This is a big difference from what we see on the racist Faux News, where ex-cops are paid to berate the BLM Movement, call them murders and terrorists…
Never mind that many of the ex-cops Faux News pays to appear are ex-Cops because of their own criminal activities. Drag in a few paid Lawn Jockeys, and you have the universe of Fox News racism.
The Wichita Police took what I would call and “adult” way to approach things. Why not invite the BLM protesters to a cookout, where Cops and the community could sit down and hold an honest conversation. For a lot of black folks, especially in Urban areas, this provides an opportunity to meet and get to know local Police on a personal level – instead of when they have you pulled over for something. For Police, it is an opportunity to meet the ordinary folks who make up the majority of people in the community.
When a group of Kansas police officers spotted members of the Black Lives Matter movement protesting near a highway last week, they didn’t try to put a stop to it.
Instead, the Wichita officers suggested holding a cookout, where members of the community and cops could gather for food, dance and an open discussion. The Black Lives Matter protesters happily agreed.
Now the city is being praised for its response — with many people suggesting communities across the country should follow their example.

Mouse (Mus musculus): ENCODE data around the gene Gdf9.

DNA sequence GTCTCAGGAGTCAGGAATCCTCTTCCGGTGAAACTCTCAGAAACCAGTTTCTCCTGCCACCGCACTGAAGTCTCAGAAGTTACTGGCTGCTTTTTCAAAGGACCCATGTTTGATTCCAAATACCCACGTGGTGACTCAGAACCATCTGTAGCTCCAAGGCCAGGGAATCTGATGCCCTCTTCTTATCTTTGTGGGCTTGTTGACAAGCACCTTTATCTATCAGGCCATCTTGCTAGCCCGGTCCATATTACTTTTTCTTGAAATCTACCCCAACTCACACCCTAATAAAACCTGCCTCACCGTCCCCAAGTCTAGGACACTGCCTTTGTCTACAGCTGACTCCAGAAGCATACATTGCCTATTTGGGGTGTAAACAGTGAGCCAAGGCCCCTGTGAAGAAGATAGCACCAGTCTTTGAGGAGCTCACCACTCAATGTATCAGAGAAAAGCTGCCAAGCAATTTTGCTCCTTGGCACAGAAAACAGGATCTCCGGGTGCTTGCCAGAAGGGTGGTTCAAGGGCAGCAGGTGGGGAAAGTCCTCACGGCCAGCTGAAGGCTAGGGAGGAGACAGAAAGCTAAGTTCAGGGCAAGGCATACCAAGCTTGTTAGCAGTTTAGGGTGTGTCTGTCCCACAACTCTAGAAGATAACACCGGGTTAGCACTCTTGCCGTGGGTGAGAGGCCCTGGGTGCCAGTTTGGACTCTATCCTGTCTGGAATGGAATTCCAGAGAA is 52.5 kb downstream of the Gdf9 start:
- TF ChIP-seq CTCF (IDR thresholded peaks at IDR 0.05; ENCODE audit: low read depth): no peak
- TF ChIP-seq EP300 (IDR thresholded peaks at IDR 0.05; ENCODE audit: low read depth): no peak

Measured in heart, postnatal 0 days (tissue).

Conlee Borchard, whose fiancé is in the Wichita Police Academy, said protesters stood in line on Sunday and waited patiently to ask officials, including Wichita Police Chief Gordon Ramsay, questions.
“They asked hard questions, such as, ‘What are you doing to make sure our officers are held accountable?’ ‘What do we do if we have a complaint against an officer?'” Borchard told CBS News.
When the Q&A ended, the dancing began, and Borchard captured an inspiring sight on camera. A video of an energetic officer doing the “Cha Cha Slide” with Wichita residents went viral with more than 14 million views on Facebook.
Some applauded the heartwarming video as a welcome alternative to the tensions escalating between communities and police across the U.S.
“Other states are rioting, and killing…Were eating BBQ and dancing with the police!” one Facebook user commented.
“So proud of our hometown for making a ‘slide’ in the right direction,” another replied.
Borchard said it was a productive event.
“It felt like coming into the future,” she explained. “In such a short amount of time there was so much restoration. Everyone walked away with hope.”
In a Facebook Live video posted on Monday, Chief Ramsay thanked everyone for making the “First Steps Community Cookout” a success.
“I really want to thank those who came out and were a part of this; it can’t just be the police that make these changes,” Ramsay said in the video. “It takes two parties to make a healthy relationship.”